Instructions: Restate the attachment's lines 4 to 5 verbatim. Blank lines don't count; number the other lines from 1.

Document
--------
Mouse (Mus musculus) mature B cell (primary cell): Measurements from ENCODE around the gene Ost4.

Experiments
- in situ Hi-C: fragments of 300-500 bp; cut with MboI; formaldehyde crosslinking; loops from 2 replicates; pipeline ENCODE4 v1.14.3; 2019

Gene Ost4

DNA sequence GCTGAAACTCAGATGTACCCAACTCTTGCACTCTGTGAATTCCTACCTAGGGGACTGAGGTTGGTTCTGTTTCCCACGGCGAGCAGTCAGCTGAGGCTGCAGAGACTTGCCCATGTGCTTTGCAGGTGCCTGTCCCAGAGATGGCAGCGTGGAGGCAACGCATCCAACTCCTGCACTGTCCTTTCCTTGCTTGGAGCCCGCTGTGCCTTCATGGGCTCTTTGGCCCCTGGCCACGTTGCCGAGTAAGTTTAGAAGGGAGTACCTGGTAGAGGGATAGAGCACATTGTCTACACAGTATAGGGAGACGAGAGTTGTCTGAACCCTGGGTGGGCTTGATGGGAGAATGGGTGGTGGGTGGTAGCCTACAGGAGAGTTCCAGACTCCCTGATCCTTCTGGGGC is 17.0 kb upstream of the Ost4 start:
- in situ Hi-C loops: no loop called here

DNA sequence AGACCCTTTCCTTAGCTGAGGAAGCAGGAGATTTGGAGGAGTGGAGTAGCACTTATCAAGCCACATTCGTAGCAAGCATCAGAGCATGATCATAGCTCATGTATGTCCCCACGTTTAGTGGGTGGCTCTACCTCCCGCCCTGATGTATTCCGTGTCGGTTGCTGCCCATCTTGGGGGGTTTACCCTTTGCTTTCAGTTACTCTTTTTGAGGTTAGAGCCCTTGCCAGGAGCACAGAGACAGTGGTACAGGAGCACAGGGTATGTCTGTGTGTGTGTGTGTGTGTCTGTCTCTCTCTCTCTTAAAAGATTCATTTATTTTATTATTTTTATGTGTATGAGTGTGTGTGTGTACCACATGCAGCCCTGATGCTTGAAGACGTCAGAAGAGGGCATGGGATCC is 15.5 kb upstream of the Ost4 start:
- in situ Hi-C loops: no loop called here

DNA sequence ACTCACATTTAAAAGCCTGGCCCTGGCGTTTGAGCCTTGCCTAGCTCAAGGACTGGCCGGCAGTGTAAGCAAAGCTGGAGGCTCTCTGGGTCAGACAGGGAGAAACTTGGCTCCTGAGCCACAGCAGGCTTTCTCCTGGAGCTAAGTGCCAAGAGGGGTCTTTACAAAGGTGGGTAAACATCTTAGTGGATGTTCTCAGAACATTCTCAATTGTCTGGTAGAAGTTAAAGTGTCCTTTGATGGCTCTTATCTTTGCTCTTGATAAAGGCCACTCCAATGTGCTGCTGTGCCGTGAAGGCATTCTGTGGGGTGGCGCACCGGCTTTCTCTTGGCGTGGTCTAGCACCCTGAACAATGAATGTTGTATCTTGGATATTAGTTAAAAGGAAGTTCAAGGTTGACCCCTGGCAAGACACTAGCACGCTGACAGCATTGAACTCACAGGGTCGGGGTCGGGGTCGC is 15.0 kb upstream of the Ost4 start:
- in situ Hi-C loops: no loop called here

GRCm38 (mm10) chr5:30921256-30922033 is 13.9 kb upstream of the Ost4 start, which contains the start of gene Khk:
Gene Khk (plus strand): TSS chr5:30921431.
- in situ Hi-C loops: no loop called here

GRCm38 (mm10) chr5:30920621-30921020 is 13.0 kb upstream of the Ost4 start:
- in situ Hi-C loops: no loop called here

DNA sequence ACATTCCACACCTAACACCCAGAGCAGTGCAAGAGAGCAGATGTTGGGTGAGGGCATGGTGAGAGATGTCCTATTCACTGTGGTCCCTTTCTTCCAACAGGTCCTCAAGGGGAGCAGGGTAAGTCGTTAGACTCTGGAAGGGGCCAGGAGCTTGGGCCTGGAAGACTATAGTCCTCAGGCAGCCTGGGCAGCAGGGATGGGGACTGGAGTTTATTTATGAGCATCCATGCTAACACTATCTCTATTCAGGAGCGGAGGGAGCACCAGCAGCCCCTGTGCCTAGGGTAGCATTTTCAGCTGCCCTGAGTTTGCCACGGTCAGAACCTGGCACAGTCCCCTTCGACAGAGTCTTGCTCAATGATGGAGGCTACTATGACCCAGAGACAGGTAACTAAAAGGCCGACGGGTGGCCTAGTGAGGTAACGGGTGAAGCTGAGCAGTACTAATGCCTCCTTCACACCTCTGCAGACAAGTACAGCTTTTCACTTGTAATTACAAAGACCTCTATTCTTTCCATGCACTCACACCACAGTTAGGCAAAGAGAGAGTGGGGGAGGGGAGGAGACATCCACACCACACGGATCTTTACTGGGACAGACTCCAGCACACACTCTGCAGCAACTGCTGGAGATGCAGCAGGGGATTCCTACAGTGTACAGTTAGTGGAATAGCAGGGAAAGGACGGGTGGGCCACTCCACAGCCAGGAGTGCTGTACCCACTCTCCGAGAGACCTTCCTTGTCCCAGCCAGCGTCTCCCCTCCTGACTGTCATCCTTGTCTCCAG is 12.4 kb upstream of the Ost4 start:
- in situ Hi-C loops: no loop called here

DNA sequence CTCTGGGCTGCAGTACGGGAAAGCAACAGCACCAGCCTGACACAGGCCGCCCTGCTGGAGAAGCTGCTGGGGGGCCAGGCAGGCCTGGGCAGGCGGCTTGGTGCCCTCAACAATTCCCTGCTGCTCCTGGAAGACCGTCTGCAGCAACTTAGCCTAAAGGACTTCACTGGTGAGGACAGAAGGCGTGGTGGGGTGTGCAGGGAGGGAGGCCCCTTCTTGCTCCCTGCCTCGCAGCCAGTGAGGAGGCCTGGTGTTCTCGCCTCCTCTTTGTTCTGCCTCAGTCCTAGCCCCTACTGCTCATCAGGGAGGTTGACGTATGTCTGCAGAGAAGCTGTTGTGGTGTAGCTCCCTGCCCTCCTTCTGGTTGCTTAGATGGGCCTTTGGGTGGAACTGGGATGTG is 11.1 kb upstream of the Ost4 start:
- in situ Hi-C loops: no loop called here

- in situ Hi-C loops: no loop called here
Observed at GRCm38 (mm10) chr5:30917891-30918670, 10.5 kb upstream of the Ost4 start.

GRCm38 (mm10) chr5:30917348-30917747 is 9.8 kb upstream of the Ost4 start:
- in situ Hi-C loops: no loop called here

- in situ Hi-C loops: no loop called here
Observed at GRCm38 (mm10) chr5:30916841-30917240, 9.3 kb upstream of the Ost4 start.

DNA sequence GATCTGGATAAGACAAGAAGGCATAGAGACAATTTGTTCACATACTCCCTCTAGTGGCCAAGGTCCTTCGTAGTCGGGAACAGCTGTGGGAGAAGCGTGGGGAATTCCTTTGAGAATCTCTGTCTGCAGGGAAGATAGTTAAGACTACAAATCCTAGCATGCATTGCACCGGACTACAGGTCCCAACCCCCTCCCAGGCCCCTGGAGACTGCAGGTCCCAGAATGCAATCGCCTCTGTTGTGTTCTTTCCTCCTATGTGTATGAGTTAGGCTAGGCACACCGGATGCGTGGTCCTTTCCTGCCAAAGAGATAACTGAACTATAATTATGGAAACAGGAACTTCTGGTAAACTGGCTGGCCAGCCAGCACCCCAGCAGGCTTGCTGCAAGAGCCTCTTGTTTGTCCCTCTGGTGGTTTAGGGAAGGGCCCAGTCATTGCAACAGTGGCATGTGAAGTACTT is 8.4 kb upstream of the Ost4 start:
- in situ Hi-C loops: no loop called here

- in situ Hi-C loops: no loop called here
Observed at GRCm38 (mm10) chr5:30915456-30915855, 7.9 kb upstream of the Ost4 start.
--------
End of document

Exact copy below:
Gene Ost4

DNA sequence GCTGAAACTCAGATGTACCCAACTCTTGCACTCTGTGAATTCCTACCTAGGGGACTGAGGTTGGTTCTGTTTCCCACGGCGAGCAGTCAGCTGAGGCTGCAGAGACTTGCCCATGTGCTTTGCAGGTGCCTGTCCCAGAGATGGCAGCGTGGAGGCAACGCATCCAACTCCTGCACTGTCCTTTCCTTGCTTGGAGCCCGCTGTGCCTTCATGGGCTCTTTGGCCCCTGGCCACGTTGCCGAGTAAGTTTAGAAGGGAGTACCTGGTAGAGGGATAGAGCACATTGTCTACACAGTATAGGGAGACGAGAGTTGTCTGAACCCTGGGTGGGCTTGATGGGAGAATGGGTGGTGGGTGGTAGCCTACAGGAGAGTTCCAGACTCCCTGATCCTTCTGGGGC is 17.0 kb upstream of the Ost4 start: